A man who witnessed his grandfather’s sectarian murder in an attack involving a protected police informer must be awarded £90,000 (€100,000) in damages, a Supreme Court judge ruled today.
Michael Monaghan Jr. got the payout in his claim against the Chief Constable for the loyalist paramilitary murder of Sean McParland in North Belfast nearly 30 years ago.
Mr Justice Rooney believed police were aware that the Special Branch agent, a leading UVF terrorist referred to only as Informant 1, had already confessed to his role in other murders but was “recklessly indifferent” to the likelihood of further attacks.
He said: “Defendant not only turned a blind eye to the serious criminality of informant 1, he went further and took active steps to protect (him) from any effective investigation and from prosecution, despite (he) admitting that he was involved in previous murders and crime.”
Mr. McParland, a 55-year-old innocent Catholic, was shot dead in February 1994 while doing nanny work at his grandchildren’s home on Skegoniel Avenue.
UVF commander and supergrass Gary Haggarty has pleaded guilty and has been convicted of the murder as part of a massive back catalog of paramilitary crime.
Mr McParland’s four grandchildren have all sued the Chief Constable over alleged shortcomings in the RUC’s dealings with another paid terrorist agent involved in the murder – Informant 1.
Compensation was sought for the mental injuries and trauma they were subjected to.
With the police reportedly admitting negligence and misconduct in public office, the case focused on a dispute over the amount of any punitive damages.
The court heard that the killers tricked Mr. McParland’s grandson, Michael Monaghan Jr, then nine years old, into opening the door to the family’s home.
The court heard that McParland was nine years old when he was tricked into opening the front door to his grandfather’s killers.
One of the masked men pointed a gun at him before targeting their victim, who was recovering from throat cancer.
In emotional testimony, Mr. Monaghan recalled seeing his grandfather get down on his knees and beg the gunman not to shoot.
He also described seeking help and witnessing paramedics perform CPR with a baby suit due to Mr. McParland’s tracheostomy before rejoining his three younger siblings.
After the shooting, he was wracked with unfounded guilt for letting the killers into their home, the court heard.
Counsel for the Monaghan family argued that the Special Branch agent was protected by his handlers, despite admitting his role in the murder, and used that protected status to engage in “criminal mayhem”.
Even when he confessed to being involved in murders, police conducted “sham” inquiries on him and secured his release without charge, the court heard.
A police ombudsman report linked informant 1 to a total of 10 murders, 10 other attempted murders, and a wide variety of other serious crimes.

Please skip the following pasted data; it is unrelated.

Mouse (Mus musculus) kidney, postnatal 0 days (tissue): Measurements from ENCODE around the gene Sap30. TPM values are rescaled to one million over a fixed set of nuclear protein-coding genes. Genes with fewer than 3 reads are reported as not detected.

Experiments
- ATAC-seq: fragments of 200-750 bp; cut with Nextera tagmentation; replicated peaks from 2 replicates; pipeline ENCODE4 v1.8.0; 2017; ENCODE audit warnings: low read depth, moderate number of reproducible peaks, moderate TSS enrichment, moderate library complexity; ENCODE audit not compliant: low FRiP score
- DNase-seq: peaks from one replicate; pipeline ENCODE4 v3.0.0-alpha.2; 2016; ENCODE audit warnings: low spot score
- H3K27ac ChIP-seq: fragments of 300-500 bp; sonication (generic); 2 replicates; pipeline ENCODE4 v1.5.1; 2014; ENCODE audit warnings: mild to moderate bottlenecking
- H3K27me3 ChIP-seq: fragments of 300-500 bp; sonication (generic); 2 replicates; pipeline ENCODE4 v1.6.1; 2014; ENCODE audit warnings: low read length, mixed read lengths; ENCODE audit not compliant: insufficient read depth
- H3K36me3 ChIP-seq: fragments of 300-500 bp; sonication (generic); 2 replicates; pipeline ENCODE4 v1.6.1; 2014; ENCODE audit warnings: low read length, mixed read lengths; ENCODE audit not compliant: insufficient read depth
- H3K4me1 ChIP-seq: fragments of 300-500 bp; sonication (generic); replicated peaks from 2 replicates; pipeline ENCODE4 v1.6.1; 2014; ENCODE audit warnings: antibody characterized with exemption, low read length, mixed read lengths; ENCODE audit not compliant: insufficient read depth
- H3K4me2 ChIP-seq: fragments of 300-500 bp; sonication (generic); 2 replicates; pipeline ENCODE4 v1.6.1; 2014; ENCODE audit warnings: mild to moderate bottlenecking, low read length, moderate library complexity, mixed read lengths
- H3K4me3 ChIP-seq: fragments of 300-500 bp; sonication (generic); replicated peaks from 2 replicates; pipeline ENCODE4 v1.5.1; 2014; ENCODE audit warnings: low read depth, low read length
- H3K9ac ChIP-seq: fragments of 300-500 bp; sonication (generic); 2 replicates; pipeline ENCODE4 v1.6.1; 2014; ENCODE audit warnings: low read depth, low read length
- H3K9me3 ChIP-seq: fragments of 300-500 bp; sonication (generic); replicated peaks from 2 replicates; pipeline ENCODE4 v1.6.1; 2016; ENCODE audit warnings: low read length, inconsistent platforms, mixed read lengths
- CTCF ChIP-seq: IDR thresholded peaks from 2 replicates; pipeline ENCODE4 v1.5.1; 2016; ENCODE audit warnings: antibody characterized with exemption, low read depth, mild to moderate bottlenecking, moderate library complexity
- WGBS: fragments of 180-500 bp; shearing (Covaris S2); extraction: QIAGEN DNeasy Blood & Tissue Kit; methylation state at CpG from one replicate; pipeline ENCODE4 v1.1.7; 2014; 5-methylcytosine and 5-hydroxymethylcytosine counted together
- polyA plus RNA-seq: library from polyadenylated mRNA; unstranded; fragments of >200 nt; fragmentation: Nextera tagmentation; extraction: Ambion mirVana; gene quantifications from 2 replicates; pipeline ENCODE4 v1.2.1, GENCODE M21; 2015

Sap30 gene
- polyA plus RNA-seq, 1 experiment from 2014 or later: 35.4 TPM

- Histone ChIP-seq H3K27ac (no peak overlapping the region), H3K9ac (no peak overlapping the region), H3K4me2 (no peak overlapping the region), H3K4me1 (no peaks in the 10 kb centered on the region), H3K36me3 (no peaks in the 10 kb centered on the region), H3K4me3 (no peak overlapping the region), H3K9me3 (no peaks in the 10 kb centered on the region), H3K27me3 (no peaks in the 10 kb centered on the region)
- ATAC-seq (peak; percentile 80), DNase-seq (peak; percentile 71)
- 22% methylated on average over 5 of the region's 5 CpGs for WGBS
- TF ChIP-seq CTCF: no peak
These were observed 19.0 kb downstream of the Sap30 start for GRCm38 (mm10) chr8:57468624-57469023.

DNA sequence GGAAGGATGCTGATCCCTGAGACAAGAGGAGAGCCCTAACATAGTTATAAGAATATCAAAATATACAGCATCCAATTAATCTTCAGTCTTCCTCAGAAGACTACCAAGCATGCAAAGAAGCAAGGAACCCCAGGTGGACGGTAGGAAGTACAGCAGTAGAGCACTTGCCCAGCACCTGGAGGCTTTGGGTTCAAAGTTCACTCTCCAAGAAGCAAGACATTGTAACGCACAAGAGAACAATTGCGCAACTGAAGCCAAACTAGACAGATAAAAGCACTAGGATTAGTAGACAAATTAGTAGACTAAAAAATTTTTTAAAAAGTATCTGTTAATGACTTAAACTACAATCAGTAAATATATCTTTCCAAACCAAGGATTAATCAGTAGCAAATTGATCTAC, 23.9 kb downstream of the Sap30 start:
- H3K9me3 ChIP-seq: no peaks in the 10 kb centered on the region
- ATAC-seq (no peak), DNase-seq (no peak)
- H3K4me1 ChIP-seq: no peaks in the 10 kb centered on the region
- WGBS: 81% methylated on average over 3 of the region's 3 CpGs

Those findings identified evidence of Special Branch collusion in blocking efforts to bring the agent to justice.
Mr Justice Rooney described the Ombudsman’s conclusions as “shocking and disturbing”.
He awarded Mr Monagan total damages of £90,000 to cover the heavy damage and post-traumatic stress, saying the likely damage from the unnamed terrorist’s “murderous acts” was predictable.
“I conclude that the police officers, as public officials, engaged in illegal acts and knew or were recklessly indifferent to the consequences of their illegality,” he said.
“By failing to take steps to properly investigate and prosecute Informant 1, by a conscious determination to protect him, and by continuing to deploy him as a CHIS (Covert Human Intelligence Source), the police either knew or were consciously indifferent to the risk that he would likely commit further murders and serious acts of violence, resulting in death, personal injury and psychiatric damage.”
According to the judge, it is “ridiculous” that the officer assumed such a protected status that he could freely admit the murder.
“Even after the murder of Sean McParland, the accused informant 1 continued to pay large sums of money for a long time,” he added.
“Informant 1 was never brought to justice and the Ombudsman concluded that the defendant engaged in collusion in protecting informant 1.”
Out of court, Mr Monaghan’s lawyer described the outcome as a “clear victory” for his client.
KRW Law’s Setanta Marley said: “All of his allegations of conspiracy against the police were upheld by this ruling.”
Mr Marley added: “Not only is this case very important to the Monaghan family, but going forward the verdict sets a roadmap for so many other pending collusion cases.
“It provides very clear guidance on what is needed to prove conspiracy against government agencies and sets a benchmark for the amount of compensation to be paid to victims.”